Skip to main content Skip to search Skip to search

Literary Criticism  19th Century

Romantic Prophecy and the Resistance to Historicism

by (author) Christopher Bundock

University of Toronto Press
Initial publish date
Sep 2016
19th Century, General, 18th Century, History, General
  • Hardback

    Publish Date
    Sep 2016
    List Price
  • eBook

    Publish Date
    Oct 2016
    List Price

Add it to your shelf

Where to buy it


Romantic writers invoked prophecy throughout their work. However, the failure of prophecy to materialize didn’t deter them. Why then do Romantic writers repeatedly invoke prophecy when it never works? The answer to this question is at the heart of Romantic Prophecy and the Resistance to Historicism.


In this remarkably erudite work, Christopher Bundock argues that the repeated failure of prophecy in Romantic thought is creative and enables a renewable potential for expression across disciplines. By focusing on new readings of canonical Romantic authors as well as their more obscure works, Bundock makes a bold intervention into major concepts such as Romantic imagination, historicity, and mediation. Romantic Prophecy and the Resistance to Historicism glides across Kant’s Swedenborgian dreams to Mary Shelley’s Last Man and reveals how Romanticism reinvents history by turning prophecy inside out.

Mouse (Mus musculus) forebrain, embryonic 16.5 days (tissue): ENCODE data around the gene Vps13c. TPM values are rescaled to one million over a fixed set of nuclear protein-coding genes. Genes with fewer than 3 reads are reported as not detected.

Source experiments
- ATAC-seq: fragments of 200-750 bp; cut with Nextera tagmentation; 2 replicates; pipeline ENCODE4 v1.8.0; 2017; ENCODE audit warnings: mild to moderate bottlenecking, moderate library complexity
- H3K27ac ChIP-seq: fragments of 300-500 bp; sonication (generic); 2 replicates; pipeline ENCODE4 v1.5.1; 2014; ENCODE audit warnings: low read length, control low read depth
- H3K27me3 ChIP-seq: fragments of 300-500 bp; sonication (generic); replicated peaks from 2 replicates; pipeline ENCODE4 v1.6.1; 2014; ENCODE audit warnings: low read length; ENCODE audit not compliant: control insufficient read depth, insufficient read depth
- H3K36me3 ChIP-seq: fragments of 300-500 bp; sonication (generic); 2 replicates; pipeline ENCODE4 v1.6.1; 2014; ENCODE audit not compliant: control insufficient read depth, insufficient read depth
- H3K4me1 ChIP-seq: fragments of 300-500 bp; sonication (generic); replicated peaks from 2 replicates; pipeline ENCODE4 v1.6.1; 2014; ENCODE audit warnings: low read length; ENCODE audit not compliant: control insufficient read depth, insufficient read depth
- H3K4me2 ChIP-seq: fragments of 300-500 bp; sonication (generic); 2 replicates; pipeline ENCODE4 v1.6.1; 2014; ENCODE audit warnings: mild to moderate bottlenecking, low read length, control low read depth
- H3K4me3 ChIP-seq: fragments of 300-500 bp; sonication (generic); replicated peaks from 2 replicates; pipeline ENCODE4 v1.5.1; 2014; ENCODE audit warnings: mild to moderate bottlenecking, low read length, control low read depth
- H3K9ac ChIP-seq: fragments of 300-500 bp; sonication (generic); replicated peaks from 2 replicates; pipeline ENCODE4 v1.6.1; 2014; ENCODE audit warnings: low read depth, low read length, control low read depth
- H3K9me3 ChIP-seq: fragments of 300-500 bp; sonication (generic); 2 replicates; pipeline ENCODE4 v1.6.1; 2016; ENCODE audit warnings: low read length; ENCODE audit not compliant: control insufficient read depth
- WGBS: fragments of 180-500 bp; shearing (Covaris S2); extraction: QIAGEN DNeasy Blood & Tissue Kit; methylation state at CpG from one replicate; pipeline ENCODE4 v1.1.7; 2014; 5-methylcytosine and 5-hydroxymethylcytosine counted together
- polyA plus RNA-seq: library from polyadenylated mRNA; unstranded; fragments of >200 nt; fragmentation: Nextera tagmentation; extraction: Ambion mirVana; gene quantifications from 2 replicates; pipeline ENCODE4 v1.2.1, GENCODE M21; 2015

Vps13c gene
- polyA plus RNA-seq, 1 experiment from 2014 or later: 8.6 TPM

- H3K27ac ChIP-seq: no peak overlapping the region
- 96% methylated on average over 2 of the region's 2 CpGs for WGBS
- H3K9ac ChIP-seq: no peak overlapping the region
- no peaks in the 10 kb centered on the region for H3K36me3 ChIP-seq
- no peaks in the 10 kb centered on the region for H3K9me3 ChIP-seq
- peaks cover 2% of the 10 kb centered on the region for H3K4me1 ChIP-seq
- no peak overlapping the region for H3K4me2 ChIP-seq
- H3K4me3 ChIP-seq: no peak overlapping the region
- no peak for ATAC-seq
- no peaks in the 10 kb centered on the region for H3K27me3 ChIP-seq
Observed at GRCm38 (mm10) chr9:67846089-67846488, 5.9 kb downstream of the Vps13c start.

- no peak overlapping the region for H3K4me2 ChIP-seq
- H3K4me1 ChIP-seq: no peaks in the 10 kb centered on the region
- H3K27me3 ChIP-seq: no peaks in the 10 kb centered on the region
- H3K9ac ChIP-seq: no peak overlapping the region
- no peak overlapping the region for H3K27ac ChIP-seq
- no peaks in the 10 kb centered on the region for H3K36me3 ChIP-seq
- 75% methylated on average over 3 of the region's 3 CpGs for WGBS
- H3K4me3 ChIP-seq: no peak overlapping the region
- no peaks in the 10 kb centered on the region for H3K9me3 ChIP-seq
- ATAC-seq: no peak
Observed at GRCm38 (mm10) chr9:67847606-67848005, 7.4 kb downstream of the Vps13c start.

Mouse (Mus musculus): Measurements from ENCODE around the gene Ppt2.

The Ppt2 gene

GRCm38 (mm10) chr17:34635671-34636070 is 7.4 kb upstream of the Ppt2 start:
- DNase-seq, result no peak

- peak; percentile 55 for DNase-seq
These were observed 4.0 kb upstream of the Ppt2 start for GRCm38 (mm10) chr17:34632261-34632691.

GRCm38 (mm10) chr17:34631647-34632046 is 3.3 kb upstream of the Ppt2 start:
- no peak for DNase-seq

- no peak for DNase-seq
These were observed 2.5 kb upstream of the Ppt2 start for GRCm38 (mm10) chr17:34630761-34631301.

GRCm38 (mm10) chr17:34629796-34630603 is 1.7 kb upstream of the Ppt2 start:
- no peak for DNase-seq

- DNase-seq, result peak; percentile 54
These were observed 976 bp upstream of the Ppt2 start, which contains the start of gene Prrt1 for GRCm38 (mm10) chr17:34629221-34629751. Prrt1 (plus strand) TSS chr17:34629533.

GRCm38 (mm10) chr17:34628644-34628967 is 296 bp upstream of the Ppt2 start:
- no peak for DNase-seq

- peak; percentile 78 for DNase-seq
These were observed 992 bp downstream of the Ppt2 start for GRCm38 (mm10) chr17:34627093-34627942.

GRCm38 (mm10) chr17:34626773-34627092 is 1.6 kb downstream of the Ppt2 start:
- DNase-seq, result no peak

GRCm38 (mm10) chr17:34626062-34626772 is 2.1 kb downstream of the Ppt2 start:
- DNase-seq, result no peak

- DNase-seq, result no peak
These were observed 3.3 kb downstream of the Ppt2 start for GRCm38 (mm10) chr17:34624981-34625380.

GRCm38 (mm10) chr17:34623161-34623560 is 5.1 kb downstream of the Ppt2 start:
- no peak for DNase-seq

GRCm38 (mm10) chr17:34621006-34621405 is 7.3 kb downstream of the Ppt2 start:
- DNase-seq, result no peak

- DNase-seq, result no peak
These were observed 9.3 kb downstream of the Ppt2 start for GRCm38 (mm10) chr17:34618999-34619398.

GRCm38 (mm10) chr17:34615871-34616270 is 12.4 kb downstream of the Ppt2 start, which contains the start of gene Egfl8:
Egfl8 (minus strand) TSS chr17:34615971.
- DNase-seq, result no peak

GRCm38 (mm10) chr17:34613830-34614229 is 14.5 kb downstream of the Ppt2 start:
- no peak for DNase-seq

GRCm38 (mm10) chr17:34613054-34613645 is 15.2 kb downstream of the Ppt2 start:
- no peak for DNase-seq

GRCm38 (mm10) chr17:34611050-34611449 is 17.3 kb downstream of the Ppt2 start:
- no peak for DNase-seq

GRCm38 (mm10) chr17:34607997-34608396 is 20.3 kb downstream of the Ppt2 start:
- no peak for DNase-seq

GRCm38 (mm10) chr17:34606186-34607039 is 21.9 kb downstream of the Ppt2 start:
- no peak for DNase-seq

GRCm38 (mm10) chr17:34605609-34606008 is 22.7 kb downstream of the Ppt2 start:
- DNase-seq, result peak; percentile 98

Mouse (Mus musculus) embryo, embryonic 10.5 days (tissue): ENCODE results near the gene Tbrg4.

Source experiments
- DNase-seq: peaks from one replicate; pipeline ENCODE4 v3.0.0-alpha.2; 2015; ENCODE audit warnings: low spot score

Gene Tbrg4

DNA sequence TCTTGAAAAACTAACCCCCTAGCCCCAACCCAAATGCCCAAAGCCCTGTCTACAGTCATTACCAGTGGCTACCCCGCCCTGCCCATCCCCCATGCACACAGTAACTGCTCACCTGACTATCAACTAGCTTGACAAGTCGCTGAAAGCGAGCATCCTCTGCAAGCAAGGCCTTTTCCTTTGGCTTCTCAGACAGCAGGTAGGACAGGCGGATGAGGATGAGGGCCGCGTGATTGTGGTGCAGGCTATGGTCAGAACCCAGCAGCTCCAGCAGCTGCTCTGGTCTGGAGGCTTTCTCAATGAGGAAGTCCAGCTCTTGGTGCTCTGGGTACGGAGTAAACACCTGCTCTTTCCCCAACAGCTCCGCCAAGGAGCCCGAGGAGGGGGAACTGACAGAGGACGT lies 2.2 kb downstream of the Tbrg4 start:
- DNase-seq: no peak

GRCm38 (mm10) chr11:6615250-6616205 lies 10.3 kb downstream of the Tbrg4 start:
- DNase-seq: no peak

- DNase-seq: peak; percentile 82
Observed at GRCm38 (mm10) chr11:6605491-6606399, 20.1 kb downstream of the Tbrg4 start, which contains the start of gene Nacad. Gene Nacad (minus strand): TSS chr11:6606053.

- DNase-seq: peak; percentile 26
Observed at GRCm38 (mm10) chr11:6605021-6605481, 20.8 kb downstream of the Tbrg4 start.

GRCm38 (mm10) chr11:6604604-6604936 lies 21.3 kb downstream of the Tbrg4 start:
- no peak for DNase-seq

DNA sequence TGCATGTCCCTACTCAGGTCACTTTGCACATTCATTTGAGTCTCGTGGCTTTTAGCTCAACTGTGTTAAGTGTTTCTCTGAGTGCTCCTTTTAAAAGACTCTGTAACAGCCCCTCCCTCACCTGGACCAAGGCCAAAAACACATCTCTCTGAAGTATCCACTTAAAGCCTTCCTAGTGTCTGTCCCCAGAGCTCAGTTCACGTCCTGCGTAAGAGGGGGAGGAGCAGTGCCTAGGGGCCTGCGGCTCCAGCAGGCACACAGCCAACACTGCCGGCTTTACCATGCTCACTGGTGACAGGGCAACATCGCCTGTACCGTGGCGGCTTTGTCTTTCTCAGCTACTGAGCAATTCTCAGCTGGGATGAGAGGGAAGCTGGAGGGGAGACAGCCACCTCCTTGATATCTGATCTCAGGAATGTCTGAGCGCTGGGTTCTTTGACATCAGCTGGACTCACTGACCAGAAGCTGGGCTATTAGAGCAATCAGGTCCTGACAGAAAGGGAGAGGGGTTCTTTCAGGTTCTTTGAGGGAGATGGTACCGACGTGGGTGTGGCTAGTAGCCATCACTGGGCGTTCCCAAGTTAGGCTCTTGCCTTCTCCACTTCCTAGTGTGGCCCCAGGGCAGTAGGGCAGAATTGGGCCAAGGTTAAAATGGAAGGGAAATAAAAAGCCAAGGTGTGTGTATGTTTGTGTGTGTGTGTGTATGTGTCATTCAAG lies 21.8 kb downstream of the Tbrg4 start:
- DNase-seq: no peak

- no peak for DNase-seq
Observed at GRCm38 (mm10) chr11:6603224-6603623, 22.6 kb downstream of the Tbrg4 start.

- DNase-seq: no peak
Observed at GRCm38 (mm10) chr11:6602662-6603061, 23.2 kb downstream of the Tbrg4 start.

About the author

Christopher M. Bundock is an assistant professor in the Department of English at the University of Regina.

Christopher Bundock's profile page

Editorial Reviews

"This book is theoretically subtle, attuned to the transformative power of negation, and builds its argument chapter by chapter with extraordinary command. Its account of how the changing experience of time can lead to "subjective displacement" and create space for critique makes this book an important contribution to Romantic studies."

University of Toronto Quarterly, vol 87 3, Summer 2018

"Romantic Prophecy casts an impressively wide net, one that not only encompasses a vast array of literary and philosophical texts but that, for this reason, makes itself relevant to literary historians, theologians, and historians of science alike, not to mention the Romanticists who remain its target audience."

Blake/An Illustrated Quarterly, vol 52 3